“Candy in the Garden”

On Thursday, April 19th, the Garden Club of Long Valley will sponsor an evening with Kent Russell, the Garden Guru and perennial specialist. Kent, a nationally recognized celebrity gardener, will entertain and educate with his informative presentation, “Candy in the Garden”. Served up with verve and humor and illustrated with a wide assortment of plant materials, he will focus on creating eye-catching drama in any garden setting! In addition to the abundant plant material, Kent will share stories about his recent gardening adventures.

The presentation will be at the Schooley’s Mountain Park Lodge at 54 Camp Washington Road, Long Valley.

The cost is $25.00 per ticket and includes complimentary sweet and savory refreshments. There will be a free door prize raffle and a raffle on Kent Russell containers.  There will also be a garden boutique and a plant sale featuring annuals, perennials and tropicals.

For ticket sales and information, please call 908-813-2894.

Doors open at 6pm and program begins at 7pm. All proceeds will go towards funding Garden Club community projects.

For information about the Garden Club of Long Valley, please visit www.thegardencluboflongvalley.shutterfly.com.

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Winterberry Holly – A Great Shrub for Winter Interest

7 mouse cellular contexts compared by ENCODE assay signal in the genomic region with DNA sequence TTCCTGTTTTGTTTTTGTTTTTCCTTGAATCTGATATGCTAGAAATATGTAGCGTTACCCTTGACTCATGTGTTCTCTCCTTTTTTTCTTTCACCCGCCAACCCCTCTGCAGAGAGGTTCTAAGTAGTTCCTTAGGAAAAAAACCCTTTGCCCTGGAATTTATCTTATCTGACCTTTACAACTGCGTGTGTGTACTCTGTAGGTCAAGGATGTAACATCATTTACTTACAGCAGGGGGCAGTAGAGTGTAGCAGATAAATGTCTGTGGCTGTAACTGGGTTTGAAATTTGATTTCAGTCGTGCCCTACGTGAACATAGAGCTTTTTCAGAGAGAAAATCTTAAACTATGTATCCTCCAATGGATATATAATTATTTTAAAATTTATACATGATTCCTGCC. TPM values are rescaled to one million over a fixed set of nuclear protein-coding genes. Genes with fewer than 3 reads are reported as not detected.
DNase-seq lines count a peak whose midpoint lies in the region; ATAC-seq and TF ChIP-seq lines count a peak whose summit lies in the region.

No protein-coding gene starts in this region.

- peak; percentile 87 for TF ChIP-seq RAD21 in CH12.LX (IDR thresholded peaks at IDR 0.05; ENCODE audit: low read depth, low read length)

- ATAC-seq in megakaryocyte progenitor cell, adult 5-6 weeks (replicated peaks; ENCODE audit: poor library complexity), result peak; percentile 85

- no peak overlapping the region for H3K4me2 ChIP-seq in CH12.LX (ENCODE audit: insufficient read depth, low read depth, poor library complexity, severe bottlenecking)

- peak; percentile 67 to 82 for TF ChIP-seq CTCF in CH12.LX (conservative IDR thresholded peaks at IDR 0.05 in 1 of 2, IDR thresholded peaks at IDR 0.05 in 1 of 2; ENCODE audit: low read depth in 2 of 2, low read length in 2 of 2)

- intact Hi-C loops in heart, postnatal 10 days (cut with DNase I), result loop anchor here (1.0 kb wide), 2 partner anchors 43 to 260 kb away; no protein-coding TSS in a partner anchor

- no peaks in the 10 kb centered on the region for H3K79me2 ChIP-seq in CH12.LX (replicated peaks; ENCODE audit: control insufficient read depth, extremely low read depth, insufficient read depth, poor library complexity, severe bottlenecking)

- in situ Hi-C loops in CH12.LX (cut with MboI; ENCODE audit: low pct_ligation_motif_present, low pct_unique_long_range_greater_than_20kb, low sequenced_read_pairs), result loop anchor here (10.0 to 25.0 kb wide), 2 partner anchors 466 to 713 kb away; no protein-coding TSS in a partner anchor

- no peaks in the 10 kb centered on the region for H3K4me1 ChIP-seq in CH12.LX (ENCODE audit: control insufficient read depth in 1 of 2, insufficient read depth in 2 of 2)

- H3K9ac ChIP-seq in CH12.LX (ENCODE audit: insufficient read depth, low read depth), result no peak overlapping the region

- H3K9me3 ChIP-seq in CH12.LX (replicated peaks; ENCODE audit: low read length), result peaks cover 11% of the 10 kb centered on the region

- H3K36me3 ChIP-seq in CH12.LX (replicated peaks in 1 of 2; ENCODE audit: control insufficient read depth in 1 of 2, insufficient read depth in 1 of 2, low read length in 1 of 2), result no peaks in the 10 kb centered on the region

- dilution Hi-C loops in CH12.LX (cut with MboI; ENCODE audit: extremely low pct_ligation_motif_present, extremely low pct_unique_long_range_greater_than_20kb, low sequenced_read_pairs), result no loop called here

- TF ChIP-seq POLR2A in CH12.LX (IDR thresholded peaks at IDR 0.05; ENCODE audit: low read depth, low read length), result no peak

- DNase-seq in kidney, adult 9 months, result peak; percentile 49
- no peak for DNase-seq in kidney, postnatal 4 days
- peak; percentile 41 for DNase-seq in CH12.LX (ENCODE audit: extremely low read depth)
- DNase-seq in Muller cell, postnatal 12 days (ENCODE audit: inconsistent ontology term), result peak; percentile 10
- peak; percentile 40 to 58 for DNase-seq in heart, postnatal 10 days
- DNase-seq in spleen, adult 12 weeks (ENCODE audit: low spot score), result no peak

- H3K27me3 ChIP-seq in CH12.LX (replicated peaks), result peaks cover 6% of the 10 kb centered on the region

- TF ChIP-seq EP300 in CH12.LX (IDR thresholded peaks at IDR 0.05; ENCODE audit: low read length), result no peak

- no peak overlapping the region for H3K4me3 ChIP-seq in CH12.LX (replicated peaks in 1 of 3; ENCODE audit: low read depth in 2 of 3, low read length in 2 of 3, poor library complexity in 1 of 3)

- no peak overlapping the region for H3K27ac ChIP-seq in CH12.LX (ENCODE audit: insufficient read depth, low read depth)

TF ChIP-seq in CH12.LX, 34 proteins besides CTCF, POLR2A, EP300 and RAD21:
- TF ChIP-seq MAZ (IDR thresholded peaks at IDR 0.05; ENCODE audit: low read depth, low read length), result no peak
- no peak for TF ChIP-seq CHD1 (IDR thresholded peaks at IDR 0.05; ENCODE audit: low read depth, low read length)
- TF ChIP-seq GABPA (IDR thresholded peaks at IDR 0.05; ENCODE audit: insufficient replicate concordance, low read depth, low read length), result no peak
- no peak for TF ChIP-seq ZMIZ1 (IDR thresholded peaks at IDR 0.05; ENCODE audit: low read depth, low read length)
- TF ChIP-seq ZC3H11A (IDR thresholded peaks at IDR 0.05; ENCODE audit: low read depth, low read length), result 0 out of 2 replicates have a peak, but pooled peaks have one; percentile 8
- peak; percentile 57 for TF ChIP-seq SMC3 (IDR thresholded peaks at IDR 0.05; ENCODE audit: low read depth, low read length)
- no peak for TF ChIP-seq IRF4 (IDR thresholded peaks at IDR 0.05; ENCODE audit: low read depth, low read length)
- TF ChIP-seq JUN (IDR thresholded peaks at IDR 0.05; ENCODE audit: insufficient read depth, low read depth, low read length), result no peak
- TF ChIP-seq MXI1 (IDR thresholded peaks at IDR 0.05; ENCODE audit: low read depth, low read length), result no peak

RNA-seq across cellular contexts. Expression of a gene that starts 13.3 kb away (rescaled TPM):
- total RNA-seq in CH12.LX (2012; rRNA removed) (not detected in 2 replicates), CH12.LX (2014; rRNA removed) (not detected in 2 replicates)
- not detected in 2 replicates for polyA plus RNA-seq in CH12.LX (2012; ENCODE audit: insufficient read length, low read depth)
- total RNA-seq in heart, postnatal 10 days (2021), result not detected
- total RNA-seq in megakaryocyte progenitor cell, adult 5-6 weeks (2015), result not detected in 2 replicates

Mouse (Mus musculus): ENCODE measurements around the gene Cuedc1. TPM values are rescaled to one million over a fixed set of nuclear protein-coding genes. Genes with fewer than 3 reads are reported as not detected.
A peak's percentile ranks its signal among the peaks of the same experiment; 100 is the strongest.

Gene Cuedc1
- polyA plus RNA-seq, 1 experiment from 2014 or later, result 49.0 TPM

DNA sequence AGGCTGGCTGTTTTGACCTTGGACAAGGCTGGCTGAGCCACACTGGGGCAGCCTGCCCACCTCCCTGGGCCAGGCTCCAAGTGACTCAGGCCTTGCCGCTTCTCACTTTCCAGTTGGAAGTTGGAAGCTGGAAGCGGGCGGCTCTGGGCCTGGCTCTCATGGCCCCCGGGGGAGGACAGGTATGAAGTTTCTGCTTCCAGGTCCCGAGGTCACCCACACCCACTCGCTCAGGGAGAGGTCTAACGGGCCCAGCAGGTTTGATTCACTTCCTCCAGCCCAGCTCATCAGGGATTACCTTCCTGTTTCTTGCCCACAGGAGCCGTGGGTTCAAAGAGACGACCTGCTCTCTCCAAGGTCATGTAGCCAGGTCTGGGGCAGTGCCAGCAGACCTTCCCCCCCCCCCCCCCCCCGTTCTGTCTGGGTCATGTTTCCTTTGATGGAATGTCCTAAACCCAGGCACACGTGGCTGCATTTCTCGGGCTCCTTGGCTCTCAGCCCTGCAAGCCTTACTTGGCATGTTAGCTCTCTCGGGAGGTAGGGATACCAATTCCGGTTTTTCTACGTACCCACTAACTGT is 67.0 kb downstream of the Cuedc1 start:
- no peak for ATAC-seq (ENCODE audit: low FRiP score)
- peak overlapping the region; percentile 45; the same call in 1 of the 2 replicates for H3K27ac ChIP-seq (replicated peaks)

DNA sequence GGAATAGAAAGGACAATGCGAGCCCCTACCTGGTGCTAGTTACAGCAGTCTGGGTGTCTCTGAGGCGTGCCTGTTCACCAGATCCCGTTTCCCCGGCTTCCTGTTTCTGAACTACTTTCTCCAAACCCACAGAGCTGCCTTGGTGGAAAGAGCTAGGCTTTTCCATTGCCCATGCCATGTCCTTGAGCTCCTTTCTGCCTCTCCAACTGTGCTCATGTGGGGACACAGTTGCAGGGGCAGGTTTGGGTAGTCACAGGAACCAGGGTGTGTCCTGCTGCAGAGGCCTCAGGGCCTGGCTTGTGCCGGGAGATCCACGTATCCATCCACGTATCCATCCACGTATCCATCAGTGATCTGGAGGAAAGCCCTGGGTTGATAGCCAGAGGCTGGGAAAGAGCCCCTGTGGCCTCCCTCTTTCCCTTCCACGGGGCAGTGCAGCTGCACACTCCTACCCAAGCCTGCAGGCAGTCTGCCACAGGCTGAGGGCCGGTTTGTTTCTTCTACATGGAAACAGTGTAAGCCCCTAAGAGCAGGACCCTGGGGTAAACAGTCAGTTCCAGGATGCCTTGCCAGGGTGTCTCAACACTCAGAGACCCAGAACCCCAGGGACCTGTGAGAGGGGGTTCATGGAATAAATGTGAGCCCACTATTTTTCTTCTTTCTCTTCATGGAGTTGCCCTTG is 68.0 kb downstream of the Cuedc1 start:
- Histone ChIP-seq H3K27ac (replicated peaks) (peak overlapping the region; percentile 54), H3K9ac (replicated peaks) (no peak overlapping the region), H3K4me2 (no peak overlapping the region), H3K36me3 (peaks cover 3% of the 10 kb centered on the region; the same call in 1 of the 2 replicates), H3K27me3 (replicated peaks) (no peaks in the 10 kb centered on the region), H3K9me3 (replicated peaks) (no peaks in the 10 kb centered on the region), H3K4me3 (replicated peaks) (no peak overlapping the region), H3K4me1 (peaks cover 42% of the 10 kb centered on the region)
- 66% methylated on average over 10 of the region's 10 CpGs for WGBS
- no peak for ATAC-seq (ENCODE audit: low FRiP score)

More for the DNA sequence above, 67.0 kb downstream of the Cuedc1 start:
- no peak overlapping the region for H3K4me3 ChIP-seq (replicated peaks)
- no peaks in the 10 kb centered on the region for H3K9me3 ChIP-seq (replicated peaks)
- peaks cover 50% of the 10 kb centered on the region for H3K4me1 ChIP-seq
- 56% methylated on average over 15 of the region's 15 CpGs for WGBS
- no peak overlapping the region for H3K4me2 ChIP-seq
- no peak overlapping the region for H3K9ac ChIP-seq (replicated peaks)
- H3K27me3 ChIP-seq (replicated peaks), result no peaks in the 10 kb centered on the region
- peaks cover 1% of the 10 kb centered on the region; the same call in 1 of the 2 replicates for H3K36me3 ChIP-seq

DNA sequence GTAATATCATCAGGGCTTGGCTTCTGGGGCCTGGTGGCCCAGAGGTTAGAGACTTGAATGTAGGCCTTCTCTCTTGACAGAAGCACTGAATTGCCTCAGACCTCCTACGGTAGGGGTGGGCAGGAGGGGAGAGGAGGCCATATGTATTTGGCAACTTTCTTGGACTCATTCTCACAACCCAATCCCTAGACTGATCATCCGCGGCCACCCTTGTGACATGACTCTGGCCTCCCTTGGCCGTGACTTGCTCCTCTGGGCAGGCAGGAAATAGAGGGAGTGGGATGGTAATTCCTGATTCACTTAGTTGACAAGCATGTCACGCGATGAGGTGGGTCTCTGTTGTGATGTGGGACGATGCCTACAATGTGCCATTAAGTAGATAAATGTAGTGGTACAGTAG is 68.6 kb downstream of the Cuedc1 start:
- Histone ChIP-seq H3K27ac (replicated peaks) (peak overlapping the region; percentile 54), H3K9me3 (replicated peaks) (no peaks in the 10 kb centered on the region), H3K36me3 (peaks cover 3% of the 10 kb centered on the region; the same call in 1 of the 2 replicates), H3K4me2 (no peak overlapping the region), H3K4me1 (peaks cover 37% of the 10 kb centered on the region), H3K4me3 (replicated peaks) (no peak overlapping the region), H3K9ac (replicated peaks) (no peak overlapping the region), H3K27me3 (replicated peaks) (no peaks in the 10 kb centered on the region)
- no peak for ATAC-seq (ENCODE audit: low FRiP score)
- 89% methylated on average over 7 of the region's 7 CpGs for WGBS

Winterberry Holly – Ilex verticillata – is a nifty class of native shrubs. 

Winterberries are a deciduous, multi-stemmed shrub, generally 6′ to 10′ tall, but can get larger. They have an oval to rounded form, are upright and spreading, and will sucker and form large clumps in moist soil.

These shrubs have small white flowers in early June, but the flowers aren’t anything to write home about.  Their Fall color isn’t especially showy either.  Their great claim to fame is the bright red berries in winter. 

The berries are only present on female plants and need a male plant nearby to pollinate.  If you’re buying them from a nursery or catalog, the tag will usually note if it’s male or female, so be sure to get one of each unless you already have some nearby.

The berries are bright red and glossy and held well into winter – unless the birds eat them…which they like to do.  If you snip a few branches with the berries, they look great in winter containers.

Winterberry hollies are happiest in full sun to partial shade – more sun means more fruit on females. They’re tolerant of poorly-drained soils, but prefer moist, acidic soils.  They grow great at the edge of the woods or in swampy areas, although unfortunately, the deer will graze on them. 

Did I mention they’re native and hardy to our area? If you’re looking for shrubs to add to your border, Ilex verticillatas are definitely worth considering.

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